Coal waste to become fuel
Greenhouse gas emissions from one of Australia’s largest coal-fired power stations will be used to produce biofuels as its owner tries to reduce its carbon bill.
Biofuel company Algae.Tec has signed a deal to set up a carbon capture and biofuels production plant next to the Bayswater Power Station, in the Hunter Valley.
The agreement, with NSW government-owned power company Macquarie Generation, means waste carbon dioxide from the power station fed into an algae growth system will then be used to produce biodiesel and jet fuel.
Macquarie Generation chief executive Russell Skelton said the move would reduce the company’s carbon bill. ‘‘Carbon is now our single largest cost,’’ he said.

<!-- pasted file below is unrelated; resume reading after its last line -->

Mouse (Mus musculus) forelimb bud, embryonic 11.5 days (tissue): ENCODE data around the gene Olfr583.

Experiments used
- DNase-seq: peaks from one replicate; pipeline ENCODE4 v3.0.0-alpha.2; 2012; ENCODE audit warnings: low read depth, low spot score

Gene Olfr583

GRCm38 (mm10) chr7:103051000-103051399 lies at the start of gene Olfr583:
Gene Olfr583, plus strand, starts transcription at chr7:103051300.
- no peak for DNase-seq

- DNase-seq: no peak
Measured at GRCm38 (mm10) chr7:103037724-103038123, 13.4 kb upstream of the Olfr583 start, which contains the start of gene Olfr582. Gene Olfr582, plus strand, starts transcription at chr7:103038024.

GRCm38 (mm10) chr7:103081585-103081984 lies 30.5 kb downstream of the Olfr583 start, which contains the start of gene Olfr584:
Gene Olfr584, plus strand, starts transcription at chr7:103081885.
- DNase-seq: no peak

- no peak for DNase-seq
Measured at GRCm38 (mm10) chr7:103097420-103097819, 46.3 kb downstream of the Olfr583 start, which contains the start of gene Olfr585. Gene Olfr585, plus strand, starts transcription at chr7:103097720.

‘‘This technology should reduce our carbon output, reduce our carbon bill, and at the same time improve our bottom line.’’
The price of carbon rose to $24.15 a tonne on Monday following an indexed rise in the federal government’s carbon tax.
Bayswater uses about 7.5 million tonnes of coal a year and powers an area stretching from South Australia to North Queensland.
NSW Energy Minister Chris Hartcher said the algae system would provide the Hunter Valley with a local green fuel source.
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